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FALL 1986

DAVID N. FRENCH, INC., METALLURGISTS

ONE LANCASTER ROAD

NORTHBOROUGH. MASSACHUSETTS Dl532 (617) 393-3635

VOL.

A VIEW FROM THE PENTHOUSE:

USEFUL INFORMATION FOR THE WORLD 0F.BOILERS

111, NO.

3

STAINLESS STEELS

Stainless steels have

been

used

for

pressure parts since the 1950's. These alloys have excellent high temperature strength and

resistance

Since there are significant differences bet- ween the 304, 321 or 347 grades used and the T-22, T-5, and T-9 materials they replace, some discussion is in order.

to

flue gas or

ash corrosion.

The first

stainless steels were

in-

vented nearly 100 years ago. They were a result of research on iron-chromium alloys. Systematic studies on the effects of increas- ing amounts of chromium on the rust resistance of iron revealed that at about 12 - 13%Cr, the alloys would not show the red-brown iron oxide when left out in the weather. Hence they were stain-free and referred to as stain- less steels. In fact, many corrosion problems

of

early experimental

stainless steel may

be explained

by

this

observation,

the abrupt

1340° - 1600°F, both crystal forms co-exist. For steels, the FCC lattice arrangement is

called

austenite. All alloys used

in boiler

construc-

tion with

are ferritic. These include all carbon

T-22,

steels and low alloy steels, T-11,

less

than approximately 12% Cr,

etc.

At chromium contents greater than 12% (12.7% to be exact), iron-chrome alloys are BCC over

all temperatures and are referred to as ferritic stainless steels. The common group- ing is the 400 series stainlesses, 410, 420, 430, etc. However these FeCr alloys are not widely used in this country for pressure

parts. They do have excellent weldability and corrosion resistance, and are extensively used for duct work where dew point corrosion by sulfuric acid may be a problem. They are also used for support clips in SRE elements.

The addition

of

about 8%nickel

to

--

change in corrosion resistance at about 12%

alloys with 18%chromium retains the high

Cr.

Above

12% Cr,

alloys

show

excellent

temperature FCC lattice arrangement to room

corrosion

resistance

and

below

12% Cr,

the

temperature. Since the FCC crystallographic

corrosion resistance

is

more ordinary.

form in steels is called austenite, these

To better

understand

some of

the dif-

18Cr - 8Ni materials are known as austenitic

ferences

between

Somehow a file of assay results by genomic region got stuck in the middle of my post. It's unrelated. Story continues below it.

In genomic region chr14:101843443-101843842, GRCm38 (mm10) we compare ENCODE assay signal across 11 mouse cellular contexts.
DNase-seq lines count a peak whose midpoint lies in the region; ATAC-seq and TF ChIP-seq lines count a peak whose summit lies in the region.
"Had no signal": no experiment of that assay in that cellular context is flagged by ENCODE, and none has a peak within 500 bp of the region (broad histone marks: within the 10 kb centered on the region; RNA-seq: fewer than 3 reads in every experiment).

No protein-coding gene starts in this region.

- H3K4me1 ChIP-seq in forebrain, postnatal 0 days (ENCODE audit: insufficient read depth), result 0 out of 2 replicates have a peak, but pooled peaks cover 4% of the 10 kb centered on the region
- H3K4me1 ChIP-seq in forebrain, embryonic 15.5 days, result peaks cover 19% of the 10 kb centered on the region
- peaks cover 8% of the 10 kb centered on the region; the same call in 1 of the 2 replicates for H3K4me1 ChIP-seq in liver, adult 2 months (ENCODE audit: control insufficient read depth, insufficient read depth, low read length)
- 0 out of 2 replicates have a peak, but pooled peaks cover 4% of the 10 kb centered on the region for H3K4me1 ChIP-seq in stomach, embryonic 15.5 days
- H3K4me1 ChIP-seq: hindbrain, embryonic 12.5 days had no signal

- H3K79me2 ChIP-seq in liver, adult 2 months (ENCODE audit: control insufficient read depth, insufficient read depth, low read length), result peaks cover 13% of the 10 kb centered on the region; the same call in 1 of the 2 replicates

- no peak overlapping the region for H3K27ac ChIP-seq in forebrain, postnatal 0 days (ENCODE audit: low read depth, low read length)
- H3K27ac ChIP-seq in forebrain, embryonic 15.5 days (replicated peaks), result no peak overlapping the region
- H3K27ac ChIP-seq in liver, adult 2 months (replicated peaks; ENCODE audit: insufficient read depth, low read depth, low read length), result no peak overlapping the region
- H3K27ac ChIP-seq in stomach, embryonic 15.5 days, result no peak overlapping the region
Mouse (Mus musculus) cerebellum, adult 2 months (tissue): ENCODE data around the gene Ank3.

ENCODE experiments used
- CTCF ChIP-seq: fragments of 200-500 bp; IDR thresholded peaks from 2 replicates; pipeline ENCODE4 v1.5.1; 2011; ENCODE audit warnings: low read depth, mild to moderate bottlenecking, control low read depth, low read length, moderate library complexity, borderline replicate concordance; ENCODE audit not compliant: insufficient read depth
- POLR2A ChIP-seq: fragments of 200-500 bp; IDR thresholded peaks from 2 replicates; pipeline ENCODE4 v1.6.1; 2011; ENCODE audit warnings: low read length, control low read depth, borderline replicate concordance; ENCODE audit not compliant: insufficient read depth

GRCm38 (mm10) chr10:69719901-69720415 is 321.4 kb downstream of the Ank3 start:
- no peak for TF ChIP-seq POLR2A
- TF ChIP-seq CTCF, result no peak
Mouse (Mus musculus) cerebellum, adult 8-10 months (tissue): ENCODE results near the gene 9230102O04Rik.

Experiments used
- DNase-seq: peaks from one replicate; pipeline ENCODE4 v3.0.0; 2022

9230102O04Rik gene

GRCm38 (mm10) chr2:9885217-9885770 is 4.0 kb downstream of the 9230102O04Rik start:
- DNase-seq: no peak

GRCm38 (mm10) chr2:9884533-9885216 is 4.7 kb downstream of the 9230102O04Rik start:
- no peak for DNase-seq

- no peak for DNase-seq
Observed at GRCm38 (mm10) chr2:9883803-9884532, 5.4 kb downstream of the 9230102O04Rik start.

carbon

and

low alloy

steels

stainless steels.

The most

commonly

used

are

and

the

stainless grades,

we

begin

our explan-

the 300 series,

304,

316,

321 and

347 grades.

ation with the arrangement

of

metal atoms

in

There are other austenitic materials

a solid crystal. In the temperature range of

used in some pressure parts and high tempera-

interest,

up

to about

1800°F,

there are

two

ture attachments that are not, strictly speak-

crystallographic

arrangements

for the

low

ing, steels. Steel, by definition is an

alloy and

plain

carbon

steels.

At

low temp-

alloy or iron and other elements, but must

eratures,

below about

1340°F,

the metal

atoms

contain at least 50% iron. These non-steel

arrange themselves

on the 8 corners of

a cube

austenitic alloys are nickel-chromium-iron

with

one more atom at

the cube center.

Such

materials. Since they were first developed

an arrangement

is

called

"body

centered

cubic"

by the International Nickel Co./Huntington

BCC.

called ferrite.

ferrite at room temperature are referred to

as ferritic alloys.

about

the 8 corners of

the center

of

in

Such an

arrangement is called "face centered cubic",

FCC.

In steels the BCC atomic arrangement

1600°F,

Steels that

contain mainly

At

the metal

cube with

a the 6 cube faces.

above

In between

these

two

temperatures,

is

temperatures

atoms are arranged on

additional atoms

Alloys, they are commonly r ferred to by the

INCO trade name of Incoloy

Some of these nickel base alloys are just

beginning to find use in some boiler

applications, mainly Incoloy 800 or 800H @